If a subtask doesn't have any side effects, it means that it can be run several times without any ill consequences. It is then said to be idempotent, a word that pops up here and there in the documentation for the different systems. Idempotency does allow side effects too, as long as it only happends on the first run. So a singleton e-mailer that refuses to send an e-mail it has already sent would also be called idempotent.
Fallbacks & graceful degradation
One thing I think would be useful in a work queue system is fallbacks. If the biggest source for interruption of a job is a conflict between code and data (a nice way of saying that the code is buggy and/or bad data has been allowed in), then re-running the job will give the same result. Another way of handling that is to re-run the job with different code, that may not give as good a result but is more robust.
Could be time to start defining what would be interesting to have in a work queue system for me, right now. One should note that many things may best be left to the coder. There is no use in having a framework which concepts are just far enough from what you actually want to make the code a bit cumbersome.
I'll start with Redis, which I have used and I will also fill in some preliminary info on Celery, but I need to run more tests on that one. Please note that the rating will change as I find out more. Do also note that since for example Celery can use Redis as a back end, by definition Redis can "do" everything Celery can, as long as e.g. Celery is doing the work.
I've also started putting in info on RabbitMQ and its implementation of the AMQP, which seems to have enough knobs and levers to express many of the concepts listed below. It can however be a blurry line between what is built-in and is merely a configuration issue, and what starts looking like bona fide programming.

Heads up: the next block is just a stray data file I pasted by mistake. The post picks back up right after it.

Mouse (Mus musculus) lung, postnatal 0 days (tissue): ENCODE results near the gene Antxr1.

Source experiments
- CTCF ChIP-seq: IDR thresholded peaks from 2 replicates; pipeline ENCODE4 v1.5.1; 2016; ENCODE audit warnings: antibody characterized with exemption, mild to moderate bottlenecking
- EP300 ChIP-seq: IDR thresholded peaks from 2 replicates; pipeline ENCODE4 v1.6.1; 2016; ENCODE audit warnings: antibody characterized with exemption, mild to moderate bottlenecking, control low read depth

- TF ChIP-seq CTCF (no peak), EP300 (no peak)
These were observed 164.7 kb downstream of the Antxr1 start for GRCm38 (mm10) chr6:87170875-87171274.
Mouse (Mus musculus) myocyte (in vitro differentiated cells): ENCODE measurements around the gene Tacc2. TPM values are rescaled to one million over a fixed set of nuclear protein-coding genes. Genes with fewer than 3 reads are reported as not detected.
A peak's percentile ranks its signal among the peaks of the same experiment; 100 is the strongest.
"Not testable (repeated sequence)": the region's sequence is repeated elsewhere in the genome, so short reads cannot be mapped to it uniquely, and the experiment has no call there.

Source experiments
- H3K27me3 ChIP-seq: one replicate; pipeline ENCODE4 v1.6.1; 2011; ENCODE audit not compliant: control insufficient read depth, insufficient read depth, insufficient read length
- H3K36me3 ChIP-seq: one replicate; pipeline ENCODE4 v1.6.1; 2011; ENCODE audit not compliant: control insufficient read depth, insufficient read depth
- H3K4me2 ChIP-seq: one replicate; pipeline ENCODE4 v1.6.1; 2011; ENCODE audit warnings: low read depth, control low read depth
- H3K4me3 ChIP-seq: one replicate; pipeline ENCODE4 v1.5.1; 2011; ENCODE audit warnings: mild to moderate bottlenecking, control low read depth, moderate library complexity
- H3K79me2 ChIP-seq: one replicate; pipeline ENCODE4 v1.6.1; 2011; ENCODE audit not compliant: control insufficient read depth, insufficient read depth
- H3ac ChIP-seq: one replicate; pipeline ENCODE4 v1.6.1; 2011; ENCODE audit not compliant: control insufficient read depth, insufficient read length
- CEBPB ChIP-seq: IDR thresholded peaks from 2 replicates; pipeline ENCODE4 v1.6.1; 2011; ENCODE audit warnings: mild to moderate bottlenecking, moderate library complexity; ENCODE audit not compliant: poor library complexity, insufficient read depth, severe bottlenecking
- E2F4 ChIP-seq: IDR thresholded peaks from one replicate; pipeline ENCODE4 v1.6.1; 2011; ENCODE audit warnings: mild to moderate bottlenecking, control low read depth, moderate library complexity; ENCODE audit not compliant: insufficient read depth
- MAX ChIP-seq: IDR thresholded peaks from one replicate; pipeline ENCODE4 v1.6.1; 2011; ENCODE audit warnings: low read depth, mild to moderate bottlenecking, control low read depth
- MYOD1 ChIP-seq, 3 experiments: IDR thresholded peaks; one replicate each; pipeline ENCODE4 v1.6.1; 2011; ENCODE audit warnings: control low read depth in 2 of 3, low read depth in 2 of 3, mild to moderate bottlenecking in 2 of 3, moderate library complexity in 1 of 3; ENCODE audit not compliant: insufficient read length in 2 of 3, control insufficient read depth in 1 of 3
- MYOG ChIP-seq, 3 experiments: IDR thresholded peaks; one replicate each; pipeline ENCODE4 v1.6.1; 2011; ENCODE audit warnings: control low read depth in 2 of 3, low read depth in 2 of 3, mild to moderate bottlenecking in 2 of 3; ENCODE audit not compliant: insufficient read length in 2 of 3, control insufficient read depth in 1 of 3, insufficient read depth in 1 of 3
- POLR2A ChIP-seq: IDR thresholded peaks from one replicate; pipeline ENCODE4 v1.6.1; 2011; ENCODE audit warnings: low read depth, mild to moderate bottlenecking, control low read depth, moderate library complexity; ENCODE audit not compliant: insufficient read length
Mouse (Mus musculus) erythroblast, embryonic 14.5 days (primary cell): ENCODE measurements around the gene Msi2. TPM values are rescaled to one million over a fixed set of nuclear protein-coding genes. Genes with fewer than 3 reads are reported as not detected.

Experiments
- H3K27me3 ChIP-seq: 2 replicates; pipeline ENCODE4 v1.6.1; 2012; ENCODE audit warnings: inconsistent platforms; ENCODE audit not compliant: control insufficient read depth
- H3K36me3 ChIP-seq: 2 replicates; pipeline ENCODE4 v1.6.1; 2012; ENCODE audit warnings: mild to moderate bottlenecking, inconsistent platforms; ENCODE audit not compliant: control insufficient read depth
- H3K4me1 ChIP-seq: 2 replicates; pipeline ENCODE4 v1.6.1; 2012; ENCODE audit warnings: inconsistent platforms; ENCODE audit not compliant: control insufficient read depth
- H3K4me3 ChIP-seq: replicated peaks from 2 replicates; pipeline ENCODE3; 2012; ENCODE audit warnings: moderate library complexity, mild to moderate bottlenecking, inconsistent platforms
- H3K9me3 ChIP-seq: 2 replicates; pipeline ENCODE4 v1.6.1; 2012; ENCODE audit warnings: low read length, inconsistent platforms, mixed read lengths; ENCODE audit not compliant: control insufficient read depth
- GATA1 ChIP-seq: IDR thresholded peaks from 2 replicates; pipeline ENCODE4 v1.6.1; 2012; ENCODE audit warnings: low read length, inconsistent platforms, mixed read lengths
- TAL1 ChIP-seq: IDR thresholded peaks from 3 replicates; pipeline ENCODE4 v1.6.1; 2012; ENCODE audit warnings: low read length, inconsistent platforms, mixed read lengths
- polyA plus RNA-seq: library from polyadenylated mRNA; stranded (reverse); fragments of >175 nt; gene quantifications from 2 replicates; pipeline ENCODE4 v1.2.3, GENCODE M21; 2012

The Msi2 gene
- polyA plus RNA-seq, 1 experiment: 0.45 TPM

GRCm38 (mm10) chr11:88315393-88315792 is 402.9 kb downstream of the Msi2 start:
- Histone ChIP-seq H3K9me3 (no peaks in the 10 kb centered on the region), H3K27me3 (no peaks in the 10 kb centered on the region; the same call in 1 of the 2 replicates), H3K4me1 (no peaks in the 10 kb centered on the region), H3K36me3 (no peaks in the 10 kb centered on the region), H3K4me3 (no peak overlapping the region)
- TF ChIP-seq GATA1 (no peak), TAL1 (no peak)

A solid authentication layer
Redis claims to not be overly secure if exposed directly to the Internet. One can put an SSL tunnel in front with certificates, which I have done. That may be a better solution than what could have been built in.
Celery has built in support for signing and certificates right into the messages themselves, see Security — Celery 3.0.11 documentation, however the Celery documentation says that Celery should be treated as an "unsafe component", so SSL tunneling might be a good idea anyway.
A work queue that workers can take jobs from
Celery has this.
RabbitMQ has this. It can make it look like workers are pulling jobs from a queue, by using the configuration prefetch_count=1.
Possibility to bury jobs
Redis does not have this, you will have to build that on top
Celery has something called a persistent revoke, which if you specify a storage file, seems to do the trick, see: Workers Guide — Revoking tasks
Beanstalkd has this
Sidekiq retires the job with an exponentially rising delay, so that a fix can be applied, instead of burying it
According to the RabbitMQ docs here, there is something called a dead letter extension, that as I can read it, could be helpful in implementing this.
Time-outs after which jobs are rescheduled, revoked or buried
Redis does not have this, you will have to build that on top. There is a time-out option for keys though.